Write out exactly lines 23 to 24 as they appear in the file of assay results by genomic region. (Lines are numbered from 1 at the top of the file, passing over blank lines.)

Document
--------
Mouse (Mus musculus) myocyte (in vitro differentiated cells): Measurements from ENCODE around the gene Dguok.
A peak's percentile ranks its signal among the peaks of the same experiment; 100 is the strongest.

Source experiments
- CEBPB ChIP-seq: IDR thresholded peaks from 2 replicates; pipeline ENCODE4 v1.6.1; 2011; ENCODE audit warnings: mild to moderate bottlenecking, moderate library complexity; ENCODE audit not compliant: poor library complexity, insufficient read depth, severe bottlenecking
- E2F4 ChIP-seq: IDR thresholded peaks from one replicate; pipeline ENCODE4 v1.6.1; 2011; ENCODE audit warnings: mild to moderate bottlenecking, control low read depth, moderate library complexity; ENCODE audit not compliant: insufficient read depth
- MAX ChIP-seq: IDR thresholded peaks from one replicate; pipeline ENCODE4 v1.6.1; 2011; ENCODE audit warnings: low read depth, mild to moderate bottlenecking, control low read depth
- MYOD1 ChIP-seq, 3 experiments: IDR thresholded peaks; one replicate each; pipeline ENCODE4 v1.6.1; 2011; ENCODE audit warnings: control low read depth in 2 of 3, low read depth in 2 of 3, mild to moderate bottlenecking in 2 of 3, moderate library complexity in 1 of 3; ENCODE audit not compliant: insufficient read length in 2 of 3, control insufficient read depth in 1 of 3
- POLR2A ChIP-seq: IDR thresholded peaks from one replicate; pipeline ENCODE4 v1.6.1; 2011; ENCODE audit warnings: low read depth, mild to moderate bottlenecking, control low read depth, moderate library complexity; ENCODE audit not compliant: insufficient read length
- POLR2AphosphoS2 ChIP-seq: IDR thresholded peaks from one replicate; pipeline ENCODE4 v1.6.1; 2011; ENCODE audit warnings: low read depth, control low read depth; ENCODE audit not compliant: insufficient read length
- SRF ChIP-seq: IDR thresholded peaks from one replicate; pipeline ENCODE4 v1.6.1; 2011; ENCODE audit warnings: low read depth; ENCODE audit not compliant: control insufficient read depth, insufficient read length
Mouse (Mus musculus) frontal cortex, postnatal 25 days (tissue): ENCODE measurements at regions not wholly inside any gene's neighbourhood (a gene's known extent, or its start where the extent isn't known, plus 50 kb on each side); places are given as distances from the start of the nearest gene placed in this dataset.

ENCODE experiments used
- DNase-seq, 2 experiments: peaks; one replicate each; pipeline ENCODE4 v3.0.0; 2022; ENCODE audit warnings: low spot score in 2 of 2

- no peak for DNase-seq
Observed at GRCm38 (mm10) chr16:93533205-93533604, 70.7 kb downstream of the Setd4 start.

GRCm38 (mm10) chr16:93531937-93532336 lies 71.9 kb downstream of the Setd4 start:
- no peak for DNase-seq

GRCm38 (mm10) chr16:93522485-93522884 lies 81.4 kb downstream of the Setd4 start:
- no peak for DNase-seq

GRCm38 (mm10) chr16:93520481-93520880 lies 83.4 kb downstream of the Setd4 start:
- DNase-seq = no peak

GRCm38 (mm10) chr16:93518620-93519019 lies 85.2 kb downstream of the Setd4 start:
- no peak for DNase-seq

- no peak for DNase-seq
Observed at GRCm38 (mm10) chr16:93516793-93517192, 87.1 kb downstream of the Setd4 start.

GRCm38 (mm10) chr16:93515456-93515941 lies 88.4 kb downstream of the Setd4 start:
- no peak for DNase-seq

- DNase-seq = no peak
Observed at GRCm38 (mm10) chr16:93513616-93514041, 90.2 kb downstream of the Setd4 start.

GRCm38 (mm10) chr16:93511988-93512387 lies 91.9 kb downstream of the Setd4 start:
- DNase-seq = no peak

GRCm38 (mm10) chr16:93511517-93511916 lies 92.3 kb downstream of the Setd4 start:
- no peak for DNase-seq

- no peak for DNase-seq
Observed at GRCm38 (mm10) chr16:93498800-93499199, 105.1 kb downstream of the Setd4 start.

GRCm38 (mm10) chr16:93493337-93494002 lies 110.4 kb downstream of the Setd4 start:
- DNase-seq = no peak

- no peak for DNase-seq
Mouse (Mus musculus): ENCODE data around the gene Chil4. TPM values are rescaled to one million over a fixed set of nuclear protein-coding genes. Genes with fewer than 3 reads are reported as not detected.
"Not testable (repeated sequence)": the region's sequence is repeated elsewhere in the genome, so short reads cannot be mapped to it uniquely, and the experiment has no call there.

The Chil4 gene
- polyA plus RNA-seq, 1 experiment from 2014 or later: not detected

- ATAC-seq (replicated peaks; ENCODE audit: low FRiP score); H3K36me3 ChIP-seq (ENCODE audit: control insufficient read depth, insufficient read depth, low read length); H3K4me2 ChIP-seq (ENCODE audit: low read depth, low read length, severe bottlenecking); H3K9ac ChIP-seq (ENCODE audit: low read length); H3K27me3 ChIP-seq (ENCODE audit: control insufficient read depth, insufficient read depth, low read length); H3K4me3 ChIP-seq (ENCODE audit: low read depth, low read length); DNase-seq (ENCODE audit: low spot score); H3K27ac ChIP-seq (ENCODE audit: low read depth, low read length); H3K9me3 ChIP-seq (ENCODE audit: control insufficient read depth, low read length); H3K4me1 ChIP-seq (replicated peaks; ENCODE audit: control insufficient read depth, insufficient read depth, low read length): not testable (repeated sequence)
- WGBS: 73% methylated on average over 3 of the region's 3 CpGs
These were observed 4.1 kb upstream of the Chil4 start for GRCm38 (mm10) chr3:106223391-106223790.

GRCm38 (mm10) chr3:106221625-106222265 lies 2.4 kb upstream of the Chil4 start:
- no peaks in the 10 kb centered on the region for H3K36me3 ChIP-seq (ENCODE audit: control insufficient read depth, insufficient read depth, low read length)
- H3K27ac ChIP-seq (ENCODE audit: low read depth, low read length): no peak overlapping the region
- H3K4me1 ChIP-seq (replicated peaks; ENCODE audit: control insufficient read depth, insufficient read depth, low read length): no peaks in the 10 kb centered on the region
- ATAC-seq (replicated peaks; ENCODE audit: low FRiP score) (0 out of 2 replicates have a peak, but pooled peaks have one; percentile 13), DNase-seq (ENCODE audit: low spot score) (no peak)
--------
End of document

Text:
- no peak for DNase-seq

- no peak for DNase-seq